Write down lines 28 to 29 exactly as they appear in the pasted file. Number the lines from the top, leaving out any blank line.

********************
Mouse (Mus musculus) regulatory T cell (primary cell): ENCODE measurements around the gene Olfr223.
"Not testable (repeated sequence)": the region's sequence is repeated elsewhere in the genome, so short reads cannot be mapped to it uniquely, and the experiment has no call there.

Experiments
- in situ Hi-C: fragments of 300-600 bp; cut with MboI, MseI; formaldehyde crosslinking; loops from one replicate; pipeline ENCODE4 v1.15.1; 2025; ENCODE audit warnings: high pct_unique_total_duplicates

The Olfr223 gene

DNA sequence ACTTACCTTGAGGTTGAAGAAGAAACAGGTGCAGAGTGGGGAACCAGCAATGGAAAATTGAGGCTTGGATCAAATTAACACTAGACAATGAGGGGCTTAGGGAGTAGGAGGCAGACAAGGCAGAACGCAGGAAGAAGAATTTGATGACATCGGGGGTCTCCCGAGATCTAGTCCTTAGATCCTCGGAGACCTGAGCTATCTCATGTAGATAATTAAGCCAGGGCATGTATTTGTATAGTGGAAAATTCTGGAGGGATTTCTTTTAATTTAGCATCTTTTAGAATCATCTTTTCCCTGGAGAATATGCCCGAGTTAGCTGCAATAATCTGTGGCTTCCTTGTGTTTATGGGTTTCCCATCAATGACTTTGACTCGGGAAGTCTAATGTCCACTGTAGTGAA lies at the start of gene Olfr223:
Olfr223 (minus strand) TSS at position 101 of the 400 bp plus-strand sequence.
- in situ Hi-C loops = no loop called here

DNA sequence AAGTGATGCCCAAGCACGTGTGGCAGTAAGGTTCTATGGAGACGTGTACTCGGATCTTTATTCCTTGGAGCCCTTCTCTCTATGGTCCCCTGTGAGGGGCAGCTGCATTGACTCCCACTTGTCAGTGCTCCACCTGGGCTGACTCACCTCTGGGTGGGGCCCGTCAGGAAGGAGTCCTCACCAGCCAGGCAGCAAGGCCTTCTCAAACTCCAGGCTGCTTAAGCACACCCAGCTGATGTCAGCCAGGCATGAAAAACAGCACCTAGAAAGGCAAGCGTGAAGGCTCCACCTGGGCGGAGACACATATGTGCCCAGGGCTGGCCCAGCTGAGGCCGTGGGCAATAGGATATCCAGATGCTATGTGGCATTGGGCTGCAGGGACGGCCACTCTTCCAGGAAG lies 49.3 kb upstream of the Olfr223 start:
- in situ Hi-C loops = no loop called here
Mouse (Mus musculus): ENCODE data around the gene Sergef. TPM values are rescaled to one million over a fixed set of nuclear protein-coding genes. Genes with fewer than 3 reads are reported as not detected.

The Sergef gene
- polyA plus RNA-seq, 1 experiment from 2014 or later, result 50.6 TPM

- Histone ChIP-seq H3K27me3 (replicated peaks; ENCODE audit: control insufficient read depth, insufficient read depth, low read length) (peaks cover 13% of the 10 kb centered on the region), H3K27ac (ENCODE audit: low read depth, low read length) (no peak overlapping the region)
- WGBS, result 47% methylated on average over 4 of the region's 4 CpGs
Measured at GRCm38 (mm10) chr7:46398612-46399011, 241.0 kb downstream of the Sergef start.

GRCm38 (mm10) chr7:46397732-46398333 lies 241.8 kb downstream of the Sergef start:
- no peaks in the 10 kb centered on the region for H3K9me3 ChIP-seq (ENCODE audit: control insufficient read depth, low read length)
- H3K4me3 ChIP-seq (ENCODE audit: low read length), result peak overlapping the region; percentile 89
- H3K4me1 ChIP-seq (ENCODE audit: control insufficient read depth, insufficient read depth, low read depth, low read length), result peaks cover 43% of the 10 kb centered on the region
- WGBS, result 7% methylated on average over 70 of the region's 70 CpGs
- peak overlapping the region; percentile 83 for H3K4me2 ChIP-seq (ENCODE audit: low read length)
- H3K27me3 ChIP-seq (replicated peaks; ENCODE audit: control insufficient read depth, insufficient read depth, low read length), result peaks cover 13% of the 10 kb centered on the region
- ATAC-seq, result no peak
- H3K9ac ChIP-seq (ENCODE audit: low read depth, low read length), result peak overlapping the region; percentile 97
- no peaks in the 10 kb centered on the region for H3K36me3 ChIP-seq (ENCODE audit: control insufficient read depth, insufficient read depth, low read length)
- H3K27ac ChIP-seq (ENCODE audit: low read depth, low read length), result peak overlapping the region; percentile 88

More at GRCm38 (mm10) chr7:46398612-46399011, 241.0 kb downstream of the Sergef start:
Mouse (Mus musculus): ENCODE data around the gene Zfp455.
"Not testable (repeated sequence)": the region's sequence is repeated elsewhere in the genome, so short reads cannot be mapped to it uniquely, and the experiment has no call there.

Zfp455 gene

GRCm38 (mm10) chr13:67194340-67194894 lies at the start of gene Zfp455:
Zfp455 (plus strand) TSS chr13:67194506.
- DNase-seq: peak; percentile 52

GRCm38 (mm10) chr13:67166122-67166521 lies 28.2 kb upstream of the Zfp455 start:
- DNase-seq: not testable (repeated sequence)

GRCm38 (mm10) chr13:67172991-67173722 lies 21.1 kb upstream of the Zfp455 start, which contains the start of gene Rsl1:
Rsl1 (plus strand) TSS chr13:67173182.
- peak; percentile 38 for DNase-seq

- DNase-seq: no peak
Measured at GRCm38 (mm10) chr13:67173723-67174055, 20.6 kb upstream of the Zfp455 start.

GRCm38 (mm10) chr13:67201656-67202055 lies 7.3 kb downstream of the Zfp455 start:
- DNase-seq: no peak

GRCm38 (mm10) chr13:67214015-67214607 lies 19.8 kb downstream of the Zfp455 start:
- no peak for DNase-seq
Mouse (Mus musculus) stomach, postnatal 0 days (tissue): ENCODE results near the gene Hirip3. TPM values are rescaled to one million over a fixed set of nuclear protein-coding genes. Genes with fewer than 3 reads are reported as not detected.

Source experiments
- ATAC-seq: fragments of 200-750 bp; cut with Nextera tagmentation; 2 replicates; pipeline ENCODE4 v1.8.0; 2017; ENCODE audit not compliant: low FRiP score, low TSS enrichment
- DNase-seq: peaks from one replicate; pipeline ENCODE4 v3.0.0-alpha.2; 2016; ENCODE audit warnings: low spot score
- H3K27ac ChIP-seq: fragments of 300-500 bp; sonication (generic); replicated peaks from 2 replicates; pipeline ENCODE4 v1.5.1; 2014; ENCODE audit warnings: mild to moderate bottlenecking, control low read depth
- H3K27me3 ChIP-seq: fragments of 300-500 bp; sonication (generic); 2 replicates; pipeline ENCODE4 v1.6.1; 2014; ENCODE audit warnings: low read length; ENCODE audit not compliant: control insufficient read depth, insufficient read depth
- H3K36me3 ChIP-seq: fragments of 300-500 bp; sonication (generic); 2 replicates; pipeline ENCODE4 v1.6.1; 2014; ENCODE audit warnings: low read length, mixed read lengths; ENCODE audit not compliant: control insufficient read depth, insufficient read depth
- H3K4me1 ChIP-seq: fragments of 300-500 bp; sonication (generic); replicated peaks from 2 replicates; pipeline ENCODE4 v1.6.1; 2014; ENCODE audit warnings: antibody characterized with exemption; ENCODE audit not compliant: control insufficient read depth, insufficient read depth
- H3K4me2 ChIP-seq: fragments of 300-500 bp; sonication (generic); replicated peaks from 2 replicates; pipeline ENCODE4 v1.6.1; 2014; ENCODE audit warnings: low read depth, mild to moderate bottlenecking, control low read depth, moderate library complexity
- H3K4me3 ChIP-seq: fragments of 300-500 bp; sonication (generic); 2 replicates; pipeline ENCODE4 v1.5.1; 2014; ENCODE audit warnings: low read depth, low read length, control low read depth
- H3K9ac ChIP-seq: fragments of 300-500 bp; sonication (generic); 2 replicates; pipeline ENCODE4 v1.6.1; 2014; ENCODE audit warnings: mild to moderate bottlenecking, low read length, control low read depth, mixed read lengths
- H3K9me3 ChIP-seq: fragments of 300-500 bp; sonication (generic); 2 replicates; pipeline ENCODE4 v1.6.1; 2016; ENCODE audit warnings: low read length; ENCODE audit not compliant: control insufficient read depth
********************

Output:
More at GRCm38 (mm10) chr7:46398612-46399011, 241.0 kb downstream of the Sergef start:
Mouse (Mus musculus): ENCODE data around the gene Zfp455.